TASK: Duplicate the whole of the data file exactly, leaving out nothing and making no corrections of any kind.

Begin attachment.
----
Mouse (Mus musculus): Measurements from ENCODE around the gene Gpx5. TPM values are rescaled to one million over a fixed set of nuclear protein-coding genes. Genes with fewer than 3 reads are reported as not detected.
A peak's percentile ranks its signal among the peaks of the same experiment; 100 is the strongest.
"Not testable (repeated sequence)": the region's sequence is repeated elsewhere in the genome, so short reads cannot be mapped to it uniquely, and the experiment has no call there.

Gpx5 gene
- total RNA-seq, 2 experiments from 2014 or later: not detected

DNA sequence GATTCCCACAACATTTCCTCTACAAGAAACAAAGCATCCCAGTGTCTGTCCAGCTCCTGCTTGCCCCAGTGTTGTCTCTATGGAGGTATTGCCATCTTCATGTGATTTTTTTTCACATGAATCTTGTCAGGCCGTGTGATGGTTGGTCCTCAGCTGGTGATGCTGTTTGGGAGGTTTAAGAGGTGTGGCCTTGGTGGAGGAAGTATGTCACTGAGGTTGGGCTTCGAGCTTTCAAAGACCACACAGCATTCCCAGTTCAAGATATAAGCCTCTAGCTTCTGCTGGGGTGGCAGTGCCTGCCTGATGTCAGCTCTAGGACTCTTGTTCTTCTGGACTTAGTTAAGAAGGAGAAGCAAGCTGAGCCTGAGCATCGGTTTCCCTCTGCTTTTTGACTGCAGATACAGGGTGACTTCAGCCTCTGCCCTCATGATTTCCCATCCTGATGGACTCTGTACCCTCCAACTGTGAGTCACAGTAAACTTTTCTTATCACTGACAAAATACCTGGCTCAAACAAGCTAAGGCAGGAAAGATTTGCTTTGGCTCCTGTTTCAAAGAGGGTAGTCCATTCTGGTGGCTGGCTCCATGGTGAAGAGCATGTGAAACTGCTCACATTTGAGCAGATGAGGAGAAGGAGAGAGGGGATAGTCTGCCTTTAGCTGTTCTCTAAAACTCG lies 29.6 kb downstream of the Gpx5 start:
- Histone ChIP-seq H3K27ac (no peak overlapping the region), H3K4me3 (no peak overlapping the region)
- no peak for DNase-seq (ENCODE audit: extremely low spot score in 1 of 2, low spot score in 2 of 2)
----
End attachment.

Mouse (Mus musculus): Measurements from ENCODE around the gene Gpx5. TPM values are rescaled to one million over a fixed set of nuclear protein-coding genes. Genes with fewer than 3 reads are reported as not detected.
A peak's percentile ranks its signal among the peaks of the same experiment; 100 is the strongest.
"Not testable (repeated sequence)": the region's sequence is repeated elsewhere in the genome, so short reads cannot be mapped to it uniquely, and the experiment has no call there.

Gpx5 gene
- total RNA-seq, 2 experiments from 2014 or later: not detected

DNA sequence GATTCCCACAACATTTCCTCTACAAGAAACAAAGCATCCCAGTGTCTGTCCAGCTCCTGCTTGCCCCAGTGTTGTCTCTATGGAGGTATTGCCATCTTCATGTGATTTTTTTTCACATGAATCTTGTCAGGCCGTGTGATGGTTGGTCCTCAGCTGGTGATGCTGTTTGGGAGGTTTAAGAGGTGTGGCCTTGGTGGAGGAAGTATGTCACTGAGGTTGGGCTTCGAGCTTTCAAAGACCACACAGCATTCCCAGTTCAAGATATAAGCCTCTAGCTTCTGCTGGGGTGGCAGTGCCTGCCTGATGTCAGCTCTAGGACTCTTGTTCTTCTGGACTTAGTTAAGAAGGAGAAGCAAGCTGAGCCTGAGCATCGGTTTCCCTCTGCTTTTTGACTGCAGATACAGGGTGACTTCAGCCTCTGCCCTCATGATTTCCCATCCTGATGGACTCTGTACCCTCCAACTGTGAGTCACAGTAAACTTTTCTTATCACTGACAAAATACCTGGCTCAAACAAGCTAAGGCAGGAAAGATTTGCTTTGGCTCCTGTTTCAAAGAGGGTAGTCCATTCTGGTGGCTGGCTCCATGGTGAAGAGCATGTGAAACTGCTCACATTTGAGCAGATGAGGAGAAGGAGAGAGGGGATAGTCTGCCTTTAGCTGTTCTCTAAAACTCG lies 29.6 kb downstream of the Gpx5 start:
- Histone ChIP-seq H3K27ac (no peak overlapping the region), H3K4me3 (no peak overlapping the region)
- no peak for DNase-seq (ENCODE audit: extremely low spot score in 1 of 2, low spot score in 2 of 2)